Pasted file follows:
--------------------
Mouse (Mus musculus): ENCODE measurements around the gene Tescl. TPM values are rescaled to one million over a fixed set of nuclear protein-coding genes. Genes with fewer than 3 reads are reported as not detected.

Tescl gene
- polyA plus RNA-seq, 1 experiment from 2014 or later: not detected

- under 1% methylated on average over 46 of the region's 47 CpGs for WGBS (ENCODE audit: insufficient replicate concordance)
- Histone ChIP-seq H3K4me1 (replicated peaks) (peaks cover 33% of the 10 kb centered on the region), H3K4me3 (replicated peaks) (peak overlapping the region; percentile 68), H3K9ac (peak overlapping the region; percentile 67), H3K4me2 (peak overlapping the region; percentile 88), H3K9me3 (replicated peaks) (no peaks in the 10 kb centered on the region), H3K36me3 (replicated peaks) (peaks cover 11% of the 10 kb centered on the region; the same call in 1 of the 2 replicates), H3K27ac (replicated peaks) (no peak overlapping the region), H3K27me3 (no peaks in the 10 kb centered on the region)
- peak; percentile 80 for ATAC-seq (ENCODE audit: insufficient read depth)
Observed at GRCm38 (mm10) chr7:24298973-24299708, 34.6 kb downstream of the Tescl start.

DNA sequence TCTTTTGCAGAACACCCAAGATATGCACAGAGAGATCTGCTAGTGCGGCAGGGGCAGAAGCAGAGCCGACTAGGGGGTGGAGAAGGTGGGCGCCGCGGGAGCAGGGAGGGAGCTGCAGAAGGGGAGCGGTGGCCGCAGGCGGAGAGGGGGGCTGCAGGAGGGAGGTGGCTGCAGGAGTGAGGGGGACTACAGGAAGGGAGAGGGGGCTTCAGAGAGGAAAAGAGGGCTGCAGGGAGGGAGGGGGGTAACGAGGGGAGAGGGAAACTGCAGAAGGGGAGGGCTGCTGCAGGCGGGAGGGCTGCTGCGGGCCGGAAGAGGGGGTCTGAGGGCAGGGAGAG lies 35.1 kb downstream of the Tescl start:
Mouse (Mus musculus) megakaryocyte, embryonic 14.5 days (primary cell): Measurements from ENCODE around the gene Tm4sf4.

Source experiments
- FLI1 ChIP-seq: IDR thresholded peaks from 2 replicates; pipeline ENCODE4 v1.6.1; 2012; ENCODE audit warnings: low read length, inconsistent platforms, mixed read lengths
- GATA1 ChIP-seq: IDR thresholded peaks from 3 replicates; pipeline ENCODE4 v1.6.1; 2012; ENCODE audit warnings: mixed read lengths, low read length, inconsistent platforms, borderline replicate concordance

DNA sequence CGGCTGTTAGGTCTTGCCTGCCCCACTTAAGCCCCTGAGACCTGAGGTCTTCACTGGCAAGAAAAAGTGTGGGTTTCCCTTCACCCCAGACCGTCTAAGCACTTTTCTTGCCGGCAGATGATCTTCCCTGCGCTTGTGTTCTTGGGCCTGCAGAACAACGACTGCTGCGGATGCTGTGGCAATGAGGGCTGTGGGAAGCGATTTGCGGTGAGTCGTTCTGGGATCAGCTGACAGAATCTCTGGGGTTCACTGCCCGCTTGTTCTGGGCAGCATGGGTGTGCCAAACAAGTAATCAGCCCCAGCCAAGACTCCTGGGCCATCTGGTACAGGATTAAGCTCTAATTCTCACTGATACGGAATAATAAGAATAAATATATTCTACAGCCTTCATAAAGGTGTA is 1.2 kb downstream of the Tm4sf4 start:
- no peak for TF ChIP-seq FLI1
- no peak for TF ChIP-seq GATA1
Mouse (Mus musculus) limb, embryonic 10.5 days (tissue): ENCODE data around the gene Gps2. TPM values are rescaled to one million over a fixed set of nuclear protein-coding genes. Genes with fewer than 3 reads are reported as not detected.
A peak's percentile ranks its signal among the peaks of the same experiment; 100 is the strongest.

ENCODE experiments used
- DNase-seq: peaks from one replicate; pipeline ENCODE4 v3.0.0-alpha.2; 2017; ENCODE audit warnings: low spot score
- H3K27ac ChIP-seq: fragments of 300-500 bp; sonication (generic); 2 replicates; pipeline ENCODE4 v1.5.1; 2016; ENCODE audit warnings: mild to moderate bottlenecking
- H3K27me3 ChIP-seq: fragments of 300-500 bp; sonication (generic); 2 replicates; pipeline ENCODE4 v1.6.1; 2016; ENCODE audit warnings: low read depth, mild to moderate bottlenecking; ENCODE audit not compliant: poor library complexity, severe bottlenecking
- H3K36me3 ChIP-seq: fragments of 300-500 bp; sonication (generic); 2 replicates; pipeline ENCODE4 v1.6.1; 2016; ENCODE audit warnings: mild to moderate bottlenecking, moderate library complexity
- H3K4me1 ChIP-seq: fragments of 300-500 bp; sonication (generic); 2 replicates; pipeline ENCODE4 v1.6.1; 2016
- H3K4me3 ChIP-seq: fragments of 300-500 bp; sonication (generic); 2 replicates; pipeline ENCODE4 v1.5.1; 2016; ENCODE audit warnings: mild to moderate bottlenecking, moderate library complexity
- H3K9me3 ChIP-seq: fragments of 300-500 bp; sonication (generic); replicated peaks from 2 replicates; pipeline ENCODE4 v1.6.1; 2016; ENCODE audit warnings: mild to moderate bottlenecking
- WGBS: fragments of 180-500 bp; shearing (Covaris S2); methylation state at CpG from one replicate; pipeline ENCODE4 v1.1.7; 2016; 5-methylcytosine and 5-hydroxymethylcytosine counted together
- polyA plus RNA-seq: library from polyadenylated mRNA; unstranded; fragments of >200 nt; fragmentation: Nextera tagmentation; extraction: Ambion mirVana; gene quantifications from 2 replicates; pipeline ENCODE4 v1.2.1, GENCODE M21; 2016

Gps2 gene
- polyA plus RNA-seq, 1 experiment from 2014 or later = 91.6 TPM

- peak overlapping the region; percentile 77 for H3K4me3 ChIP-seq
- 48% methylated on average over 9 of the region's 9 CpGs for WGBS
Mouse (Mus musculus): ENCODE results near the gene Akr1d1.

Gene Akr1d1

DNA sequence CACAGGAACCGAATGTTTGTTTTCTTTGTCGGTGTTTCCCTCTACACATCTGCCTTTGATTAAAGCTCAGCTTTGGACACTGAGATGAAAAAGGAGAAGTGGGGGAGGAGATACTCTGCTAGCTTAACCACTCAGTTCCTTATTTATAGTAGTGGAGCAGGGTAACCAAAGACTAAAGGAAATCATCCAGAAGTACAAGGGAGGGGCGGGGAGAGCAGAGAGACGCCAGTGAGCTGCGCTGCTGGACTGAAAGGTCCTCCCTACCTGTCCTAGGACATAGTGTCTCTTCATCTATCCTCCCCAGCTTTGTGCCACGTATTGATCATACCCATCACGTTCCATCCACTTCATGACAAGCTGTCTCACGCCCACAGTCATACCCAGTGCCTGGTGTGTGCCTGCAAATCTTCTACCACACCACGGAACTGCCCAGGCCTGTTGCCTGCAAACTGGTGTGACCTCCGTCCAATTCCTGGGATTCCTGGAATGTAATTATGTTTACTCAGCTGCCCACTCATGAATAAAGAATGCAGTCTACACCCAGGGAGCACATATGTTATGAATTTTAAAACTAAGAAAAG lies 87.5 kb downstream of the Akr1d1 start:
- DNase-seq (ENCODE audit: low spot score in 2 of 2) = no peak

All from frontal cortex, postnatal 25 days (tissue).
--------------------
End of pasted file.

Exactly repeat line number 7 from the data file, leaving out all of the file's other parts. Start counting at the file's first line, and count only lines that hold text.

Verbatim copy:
Observed at GRCm38 (mm10) chr7:24298973-24299708, 34.6 kb downstream of the Tescl start.